On Saturday, Douglas Fairbanks and his A Modern Musketeer company returned from a location shoot at the Grand Canyon. Director Allan Dwan told of Fairbanks’ first impression:

“Oh, I’m so disappointed!”

“Disappointed? Why?” asked Dwan.

“Because I can’t jump it,” explained Fairbanks.

If anyone could, it would have been him.

 

 

Kingsley told of one star’s sensible plan for keeping nervous drivers off the road. Louise Fazenda:

owns a fine automobile, but she is afraid to run it. ‘I just let it stand in front of my bungalow so folks will know I own one,’ she confided, ‘but when I want to ride, I hire a machine with a chauffeur attached.’

If only more bad drivers did the same!

 

*Herber Hoover at that time was in charge of the U.S. Food Administration, and he was calling on all Americans to economize on food for the war effort.

 

Happy Holidays!

One hundred years ago, Grace Kingsley celebrated Christmas by placing her first article in a film magazine. The piece was called “Christmas in the Western Studios” and it ran in the January 1917 issue of Photoplay. It was a snapshot of what the stars were planning to do for Christmas.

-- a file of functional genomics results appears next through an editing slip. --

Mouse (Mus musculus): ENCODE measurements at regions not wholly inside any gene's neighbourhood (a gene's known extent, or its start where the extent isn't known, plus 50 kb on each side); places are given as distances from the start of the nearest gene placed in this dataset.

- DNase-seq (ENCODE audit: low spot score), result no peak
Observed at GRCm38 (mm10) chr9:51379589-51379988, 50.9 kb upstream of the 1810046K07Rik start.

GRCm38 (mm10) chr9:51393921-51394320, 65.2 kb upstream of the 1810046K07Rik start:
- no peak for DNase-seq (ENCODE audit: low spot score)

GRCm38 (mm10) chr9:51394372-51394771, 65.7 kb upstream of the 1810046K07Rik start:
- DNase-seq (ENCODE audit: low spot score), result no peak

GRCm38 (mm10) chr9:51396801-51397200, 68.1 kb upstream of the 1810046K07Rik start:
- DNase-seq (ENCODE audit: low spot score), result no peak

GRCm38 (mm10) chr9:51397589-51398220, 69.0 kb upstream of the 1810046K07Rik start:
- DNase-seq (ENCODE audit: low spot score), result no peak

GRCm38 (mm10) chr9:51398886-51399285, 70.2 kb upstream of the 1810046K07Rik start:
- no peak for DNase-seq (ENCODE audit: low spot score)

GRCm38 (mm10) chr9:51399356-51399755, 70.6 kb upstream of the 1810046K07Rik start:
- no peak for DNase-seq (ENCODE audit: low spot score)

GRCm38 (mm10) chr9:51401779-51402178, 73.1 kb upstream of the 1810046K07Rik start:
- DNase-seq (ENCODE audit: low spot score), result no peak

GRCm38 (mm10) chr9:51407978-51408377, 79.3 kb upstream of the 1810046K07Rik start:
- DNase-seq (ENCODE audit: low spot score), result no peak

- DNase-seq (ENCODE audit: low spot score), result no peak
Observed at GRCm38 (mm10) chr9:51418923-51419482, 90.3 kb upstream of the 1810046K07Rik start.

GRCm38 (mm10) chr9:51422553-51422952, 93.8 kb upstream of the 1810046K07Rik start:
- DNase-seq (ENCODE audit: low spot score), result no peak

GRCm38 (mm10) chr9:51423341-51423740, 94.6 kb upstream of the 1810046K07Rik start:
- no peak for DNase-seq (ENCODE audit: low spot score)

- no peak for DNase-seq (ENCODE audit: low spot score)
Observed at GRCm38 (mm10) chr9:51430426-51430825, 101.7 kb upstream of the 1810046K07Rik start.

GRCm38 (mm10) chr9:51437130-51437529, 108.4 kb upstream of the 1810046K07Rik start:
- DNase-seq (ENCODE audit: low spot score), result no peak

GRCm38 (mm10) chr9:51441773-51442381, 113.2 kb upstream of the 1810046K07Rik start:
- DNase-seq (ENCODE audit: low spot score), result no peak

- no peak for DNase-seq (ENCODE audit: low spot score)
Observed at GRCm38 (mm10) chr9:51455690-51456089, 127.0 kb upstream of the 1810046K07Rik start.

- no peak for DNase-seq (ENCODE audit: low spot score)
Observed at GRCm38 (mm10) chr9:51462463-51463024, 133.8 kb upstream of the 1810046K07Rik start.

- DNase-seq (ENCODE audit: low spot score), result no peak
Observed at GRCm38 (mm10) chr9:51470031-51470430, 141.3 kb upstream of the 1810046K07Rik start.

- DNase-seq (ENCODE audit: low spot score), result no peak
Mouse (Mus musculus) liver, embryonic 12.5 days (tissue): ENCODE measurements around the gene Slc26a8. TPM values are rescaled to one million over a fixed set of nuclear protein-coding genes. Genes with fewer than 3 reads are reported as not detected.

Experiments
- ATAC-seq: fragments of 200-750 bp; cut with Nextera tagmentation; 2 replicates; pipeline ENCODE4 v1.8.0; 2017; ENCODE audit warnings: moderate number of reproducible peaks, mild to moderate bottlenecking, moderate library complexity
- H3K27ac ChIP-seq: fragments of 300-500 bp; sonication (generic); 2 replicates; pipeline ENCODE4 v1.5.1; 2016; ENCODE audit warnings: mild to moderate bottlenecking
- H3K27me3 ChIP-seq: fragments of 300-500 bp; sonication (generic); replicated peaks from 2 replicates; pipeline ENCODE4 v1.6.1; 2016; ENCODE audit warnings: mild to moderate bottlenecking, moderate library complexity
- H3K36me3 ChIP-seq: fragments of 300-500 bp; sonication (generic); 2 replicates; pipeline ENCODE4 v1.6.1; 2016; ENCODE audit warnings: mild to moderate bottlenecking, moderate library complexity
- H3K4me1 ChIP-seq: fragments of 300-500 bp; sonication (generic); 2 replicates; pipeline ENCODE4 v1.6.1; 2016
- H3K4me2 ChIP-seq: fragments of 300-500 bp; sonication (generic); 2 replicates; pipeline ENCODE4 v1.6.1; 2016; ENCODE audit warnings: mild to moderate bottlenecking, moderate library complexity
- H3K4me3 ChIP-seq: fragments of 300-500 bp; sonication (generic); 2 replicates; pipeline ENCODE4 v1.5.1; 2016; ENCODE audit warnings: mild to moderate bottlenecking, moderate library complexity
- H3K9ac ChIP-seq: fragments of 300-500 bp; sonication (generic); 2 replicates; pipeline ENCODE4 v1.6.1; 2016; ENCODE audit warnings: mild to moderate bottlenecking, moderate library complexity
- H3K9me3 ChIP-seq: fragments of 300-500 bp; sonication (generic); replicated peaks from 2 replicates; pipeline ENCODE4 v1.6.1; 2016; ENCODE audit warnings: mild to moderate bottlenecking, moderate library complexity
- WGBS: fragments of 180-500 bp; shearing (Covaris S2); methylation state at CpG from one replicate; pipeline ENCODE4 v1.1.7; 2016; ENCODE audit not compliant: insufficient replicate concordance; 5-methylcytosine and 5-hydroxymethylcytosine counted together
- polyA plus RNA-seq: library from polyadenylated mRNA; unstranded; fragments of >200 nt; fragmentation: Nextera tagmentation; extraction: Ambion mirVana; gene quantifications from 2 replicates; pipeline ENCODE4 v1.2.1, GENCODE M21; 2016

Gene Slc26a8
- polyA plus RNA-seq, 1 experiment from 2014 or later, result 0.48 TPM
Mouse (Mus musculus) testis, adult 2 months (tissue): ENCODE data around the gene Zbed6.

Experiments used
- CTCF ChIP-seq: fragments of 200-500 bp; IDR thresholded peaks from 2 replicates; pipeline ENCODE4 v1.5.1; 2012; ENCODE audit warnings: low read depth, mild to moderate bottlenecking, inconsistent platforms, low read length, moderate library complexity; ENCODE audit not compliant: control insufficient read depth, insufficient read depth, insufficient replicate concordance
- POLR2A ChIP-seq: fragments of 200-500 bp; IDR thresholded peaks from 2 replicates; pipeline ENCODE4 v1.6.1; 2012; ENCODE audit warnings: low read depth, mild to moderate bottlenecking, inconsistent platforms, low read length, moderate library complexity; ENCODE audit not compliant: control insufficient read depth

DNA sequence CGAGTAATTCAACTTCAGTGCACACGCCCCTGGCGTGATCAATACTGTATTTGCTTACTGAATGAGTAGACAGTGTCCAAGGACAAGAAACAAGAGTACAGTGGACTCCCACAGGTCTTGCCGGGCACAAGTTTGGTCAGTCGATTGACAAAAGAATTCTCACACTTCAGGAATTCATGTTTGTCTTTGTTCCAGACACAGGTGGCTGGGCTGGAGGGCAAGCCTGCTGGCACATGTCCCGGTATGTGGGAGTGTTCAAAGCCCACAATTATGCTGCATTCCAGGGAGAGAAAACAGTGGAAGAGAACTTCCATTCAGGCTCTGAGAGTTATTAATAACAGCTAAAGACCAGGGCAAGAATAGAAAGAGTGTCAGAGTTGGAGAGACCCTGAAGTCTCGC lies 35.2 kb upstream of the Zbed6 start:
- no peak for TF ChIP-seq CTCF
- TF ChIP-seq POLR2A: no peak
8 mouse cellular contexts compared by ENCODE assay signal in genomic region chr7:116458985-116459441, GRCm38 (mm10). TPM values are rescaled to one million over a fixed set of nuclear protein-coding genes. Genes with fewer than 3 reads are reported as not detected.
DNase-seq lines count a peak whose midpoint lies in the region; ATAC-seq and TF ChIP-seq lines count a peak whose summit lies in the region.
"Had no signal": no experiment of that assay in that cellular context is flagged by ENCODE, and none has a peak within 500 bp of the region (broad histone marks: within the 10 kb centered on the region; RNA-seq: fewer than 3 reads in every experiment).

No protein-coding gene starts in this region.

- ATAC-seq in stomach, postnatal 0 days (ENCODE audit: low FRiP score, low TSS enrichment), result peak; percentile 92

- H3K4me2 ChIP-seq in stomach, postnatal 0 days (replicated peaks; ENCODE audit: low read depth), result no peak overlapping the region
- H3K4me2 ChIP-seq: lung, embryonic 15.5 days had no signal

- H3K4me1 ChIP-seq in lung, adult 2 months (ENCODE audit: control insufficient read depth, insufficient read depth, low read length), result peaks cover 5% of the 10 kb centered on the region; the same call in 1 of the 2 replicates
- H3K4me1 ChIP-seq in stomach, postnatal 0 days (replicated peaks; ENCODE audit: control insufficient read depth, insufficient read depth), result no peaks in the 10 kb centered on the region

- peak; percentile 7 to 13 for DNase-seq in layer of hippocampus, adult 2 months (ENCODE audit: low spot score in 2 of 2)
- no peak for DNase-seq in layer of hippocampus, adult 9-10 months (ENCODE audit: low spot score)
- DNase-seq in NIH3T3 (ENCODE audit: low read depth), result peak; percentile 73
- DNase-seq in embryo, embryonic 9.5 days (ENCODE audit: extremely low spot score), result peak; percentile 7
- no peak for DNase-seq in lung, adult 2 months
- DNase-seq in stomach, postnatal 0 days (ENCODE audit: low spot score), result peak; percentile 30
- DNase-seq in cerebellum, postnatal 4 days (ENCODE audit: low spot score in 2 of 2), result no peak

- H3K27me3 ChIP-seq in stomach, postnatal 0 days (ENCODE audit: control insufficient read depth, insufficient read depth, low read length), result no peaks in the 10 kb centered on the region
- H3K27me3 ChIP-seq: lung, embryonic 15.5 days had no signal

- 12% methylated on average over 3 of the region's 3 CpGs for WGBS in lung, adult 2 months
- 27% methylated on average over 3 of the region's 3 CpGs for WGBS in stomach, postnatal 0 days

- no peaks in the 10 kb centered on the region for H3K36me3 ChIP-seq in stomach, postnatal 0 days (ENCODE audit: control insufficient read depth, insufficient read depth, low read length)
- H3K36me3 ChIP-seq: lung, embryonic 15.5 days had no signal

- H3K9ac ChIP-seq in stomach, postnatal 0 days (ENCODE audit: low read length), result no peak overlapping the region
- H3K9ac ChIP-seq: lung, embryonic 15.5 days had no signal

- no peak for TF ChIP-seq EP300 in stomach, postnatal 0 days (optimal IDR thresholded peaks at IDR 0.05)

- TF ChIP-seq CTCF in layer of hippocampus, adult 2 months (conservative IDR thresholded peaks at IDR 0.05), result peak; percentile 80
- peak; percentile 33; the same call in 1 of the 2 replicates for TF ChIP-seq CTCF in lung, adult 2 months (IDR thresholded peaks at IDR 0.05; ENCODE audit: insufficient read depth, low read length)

Several people were throwing big parties. Mabel Normand and Fanny Ward were jointly hosting a blow-out for their friends at Ward’s bungalow, with a huge tree and electrical effects installed by Normand’s studio electricians.

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William S. Hart

William S. Hart invited a different group to his place: the cow-punchers of Inceville. Kingsley gave details: